I’ve always told friends and family I can’t just drive from Point A to Point B without stopping at C, D, and E along the way. It frustrated me that I would drive six hundred miles along the interstate highways only to later learn I was this close to a covered bridge, amazing state park, or hidden waterfall. But after a few years of taking an hour to drive fifty miles I discovered I was more frustrated with my drive by tourism than missed opportunities and suddenly I learned a valuable lesson to share with others.
Every once in awhile I see this map floating around Facebook. You visit this page and select all the states you’ve visited, the map fills in with a vibrant pink, and then you post your conquest for all your friends to see. I’ve seen this map in my newsfeed more times than I can count. Some people would brag about the twenty, thirty, or forty states they had visited across the country.
But one day I asked a friend a very simple question, “What did you do in each of those states?” Her response came quick and was entirely predictable. “Well most of them we just stopped at a rest area off the interstate or hopped off at an exit to get supper.” So although she had checked off Colorado, Wyoming, Utah, and Arizona on the map she had actually done nothing in any of those states other than drive through as quickly as possible on her way to family in San Diego.
This never really sat right with me.
In the fall of 2016 I was on a road trip from Syracuse, New York to Chattanooga, Tennessee for the fall colors. This was my first van dwelling adventure and I had set a stringent rule of no interstates during the road trip, a rule that remained unbroken thirty days later. I wanted to really see America, discover all the great hidden spots, and have a thrilling adventure.
But that wasn’t good enough. One day on that road trip I was traveling across southern Pennsylvania when I realized I was pretty close to Gettysburg National Military Park. I called up one of my oldest friends who was a fanatic for visiting these kinds of battlegrounds across the country and asked him what I could do with two hours in Gettysburg. My old buddy paused for a moment before bluntly replying, “Barnette, there isn’t much of anything you can do with just two hours. I spent that long at the visitor center.”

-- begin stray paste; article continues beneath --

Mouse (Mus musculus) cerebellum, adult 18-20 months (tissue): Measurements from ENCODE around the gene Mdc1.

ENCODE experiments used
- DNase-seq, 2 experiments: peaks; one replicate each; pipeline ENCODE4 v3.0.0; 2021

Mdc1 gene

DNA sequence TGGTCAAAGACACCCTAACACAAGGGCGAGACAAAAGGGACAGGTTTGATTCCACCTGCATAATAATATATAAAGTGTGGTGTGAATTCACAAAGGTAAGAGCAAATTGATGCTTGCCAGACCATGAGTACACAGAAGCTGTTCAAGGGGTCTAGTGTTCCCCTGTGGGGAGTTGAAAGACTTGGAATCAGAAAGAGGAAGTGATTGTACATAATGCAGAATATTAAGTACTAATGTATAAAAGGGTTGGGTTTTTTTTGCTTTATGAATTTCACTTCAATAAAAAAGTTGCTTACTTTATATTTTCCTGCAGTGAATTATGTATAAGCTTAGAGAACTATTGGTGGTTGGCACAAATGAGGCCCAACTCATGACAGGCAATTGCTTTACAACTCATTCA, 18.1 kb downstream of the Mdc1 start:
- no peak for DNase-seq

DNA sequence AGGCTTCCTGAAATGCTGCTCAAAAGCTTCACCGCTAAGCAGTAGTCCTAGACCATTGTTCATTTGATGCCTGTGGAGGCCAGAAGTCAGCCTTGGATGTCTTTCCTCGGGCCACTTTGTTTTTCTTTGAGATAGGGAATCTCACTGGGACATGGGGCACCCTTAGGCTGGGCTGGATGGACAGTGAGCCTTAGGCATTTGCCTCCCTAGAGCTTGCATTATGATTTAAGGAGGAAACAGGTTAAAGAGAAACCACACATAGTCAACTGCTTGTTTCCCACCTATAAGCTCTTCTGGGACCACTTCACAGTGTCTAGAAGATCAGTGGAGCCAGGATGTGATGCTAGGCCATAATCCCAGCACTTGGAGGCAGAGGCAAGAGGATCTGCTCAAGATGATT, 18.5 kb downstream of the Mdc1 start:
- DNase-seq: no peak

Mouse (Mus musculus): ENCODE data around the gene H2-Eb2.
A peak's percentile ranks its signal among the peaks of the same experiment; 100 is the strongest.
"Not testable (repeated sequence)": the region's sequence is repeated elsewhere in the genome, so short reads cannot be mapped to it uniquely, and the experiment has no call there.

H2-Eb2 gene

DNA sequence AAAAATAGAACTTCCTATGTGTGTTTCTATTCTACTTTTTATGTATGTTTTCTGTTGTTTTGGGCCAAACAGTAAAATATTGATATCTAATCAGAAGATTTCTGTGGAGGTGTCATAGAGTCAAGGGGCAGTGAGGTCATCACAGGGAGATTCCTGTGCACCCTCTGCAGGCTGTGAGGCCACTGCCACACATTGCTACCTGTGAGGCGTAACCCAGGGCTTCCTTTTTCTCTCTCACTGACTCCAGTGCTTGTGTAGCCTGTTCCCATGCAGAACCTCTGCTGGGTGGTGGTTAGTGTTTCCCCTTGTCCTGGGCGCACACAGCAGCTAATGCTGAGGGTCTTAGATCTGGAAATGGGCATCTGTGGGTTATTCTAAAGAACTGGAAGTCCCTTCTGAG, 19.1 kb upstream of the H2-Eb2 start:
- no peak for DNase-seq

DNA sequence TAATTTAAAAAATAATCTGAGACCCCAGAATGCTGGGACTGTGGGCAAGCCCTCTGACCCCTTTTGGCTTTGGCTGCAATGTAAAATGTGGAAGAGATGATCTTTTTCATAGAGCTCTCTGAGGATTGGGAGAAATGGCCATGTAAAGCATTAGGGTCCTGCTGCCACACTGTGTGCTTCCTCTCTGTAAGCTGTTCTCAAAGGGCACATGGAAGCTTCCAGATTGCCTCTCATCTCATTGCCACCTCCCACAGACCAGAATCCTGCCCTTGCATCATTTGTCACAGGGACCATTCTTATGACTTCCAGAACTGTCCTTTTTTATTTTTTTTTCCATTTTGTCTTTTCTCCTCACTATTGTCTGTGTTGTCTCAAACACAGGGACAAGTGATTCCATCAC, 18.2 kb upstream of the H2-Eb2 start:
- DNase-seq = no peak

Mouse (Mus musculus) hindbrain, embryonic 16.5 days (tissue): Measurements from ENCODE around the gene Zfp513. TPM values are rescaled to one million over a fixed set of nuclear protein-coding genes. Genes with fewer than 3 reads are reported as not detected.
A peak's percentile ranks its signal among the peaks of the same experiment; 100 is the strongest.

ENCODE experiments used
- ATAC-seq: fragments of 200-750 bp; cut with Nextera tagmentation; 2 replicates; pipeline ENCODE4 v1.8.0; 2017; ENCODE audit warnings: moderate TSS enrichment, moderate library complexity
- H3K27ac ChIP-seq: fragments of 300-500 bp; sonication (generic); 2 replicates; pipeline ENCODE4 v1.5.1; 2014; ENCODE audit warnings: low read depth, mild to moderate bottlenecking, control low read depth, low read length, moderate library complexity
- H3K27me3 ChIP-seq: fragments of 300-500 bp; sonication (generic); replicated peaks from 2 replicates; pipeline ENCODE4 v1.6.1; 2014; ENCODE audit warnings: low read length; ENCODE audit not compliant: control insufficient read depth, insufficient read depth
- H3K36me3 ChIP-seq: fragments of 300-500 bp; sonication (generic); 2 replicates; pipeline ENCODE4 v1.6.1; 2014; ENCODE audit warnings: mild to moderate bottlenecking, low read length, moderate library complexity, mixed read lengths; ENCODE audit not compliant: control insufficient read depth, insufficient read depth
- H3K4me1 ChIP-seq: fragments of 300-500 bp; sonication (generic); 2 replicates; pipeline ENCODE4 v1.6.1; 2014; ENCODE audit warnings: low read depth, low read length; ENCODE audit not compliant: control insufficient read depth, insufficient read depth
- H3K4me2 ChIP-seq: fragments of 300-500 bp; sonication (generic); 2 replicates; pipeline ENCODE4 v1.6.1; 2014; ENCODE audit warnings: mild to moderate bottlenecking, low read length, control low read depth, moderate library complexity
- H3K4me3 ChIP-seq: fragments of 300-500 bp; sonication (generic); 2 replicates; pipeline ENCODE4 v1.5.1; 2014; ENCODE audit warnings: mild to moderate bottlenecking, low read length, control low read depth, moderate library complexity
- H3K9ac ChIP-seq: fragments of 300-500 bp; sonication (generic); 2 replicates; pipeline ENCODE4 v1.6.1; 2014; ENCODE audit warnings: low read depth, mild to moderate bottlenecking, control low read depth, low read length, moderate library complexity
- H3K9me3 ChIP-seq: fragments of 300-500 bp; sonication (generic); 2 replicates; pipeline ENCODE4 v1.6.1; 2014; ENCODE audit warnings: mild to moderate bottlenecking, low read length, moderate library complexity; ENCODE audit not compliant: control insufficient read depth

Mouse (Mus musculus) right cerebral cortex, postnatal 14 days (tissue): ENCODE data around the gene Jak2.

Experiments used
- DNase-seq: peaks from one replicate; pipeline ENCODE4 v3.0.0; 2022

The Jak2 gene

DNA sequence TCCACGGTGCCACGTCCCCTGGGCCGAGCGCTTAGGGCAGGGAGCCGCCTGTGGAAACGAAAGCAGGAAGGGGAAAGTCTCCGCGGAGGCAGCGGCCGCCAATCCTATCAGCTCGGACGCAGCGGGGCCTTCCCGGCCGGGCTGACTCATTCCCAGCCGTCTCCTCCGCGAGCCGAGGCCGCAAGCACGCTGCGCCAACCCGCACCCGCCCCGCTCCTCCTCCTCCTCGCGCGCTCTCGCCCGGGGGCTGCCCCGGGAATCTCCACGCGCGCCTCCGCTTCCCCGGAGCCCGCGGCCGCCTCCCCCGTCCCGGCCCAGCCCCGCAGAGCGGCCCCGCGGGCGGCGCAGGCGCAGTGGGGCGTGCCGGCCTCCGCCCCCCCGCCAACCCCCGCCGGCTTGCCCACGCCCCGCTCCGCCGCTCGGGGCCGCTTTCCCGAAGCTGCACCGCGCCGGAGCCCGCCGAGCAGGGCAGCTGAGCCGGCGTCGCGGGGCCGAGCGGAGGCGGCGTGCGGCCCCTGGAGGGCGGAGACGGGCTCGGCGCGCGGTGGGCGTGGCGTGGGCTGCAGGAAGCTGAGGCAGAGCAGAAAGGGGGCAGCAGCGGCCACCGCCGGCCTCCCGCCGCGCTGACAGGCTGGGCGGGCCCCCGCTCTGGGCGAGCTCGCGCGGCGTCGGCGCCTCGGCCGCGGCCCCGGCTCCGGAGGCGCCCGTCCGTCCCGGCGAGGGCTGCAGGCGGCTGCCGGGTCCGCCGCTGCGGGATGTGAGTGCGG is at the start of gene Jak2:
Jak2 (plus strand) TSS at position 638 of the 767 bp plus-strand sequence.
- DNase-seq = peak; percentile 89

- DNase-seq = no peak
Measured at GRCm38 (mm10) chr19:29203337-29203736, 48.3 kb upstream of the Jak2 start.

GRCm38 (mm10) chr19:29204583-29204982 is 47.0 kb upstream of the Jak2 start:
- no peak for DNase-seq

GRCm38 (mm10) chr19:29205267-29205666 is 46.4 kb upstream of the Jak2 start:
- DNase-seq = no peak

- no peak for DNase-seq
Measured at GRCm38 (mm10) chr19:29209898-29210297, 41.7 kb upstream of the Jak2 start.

Despite his warning I pressed on with my plans because I wanted to be able to say I had “visited” Gettysburg. I wanted to be able to capture a few photos to share on social media and write a quick blurb about it for the travel blog. That is the very epitome of “drive by tourism”. A desire for nothing more than just enough time to say “I’ve been there” but never enough time to experience it. In fact that used to be my travel motto I would tell people: I always have just enough time to see a place but never enough to enjoy it. If I ever find an old Delorean hidden inside a cave in the midwest I am going back in time to beat my own head against a wall long enough to forget that stupid motto.
It wasn’t until weeks later, long after my road trip had ended, that I had an epiphany. I was looking at the handful of photos I captured at Gettysburg on that cold and windy autumn day. The photos were decent, but certainly not on par with what I normally capture. I remembered the next day I spent in Washington, D.C. the weather was warm and gorgeous.
That was the moment when I slowly shook my head and muttered, “Eureka,” softly to myself. I realized I was on a road trip with no set itinerary and no strings attached. I should have spent the night in Gettysburg and returned to the park the next day.
Instead I pressed on despite only spending two hours in the park. I look back at that now I can’t really write about my “experience” in the park. What could I tell? I spent most of it in my car trying not to get lost on the criss-crossing motor trail and freezing my butt off in that wind that knocked a tripod-mounted camera over. I still shake my head at this stupid decision because a year and a half later I have not made it back to Gettysburg, and right now I just don’t know when I can.
Since then I have changed the way I travel. I plan to spend more time in fewer destinations. I give myself time to just sit and watch the clouds move across the sky. I force myself to slow down. The rewards have been immeasurable and countless.
Now I can tell stories of Lake Jocassee in the South Carolina Mountain Lakes region with waterfalls that spill off a cliff directly into the lake.
And I can tell stories about the Trail of Tears National Historic Trail and the connection of Red Clay State Park, the Hiawassee Heritage Center, and the Cherokee Removal Memorial Park in Tennessee.
I can also tell stories about Paducah, Kentucky, and the wall to wall murals and what it means to be an UNESCO Creative City.
It took me a long time to realize the frustration of visiting a place and not experiencing it was far worse than the frustration of passing it altogether. I have learned it is better to visit one place for a day than three places in a single day. Slow down, sit down, and close your eyes. Experience the destination. Stories of these experiences are so much more rewarding than simply checking off a destination on a map you post to Facebook.
I ended drive by tourism on my trips. I still take the long way ’round and it still takes me a full day to drive five hundred miles. But now I stay in one place long enough to smell the flowers, hear the sounds of nature, and feel the sun on my skin. Now I have better stories to tell.
What stories will you have to tell?
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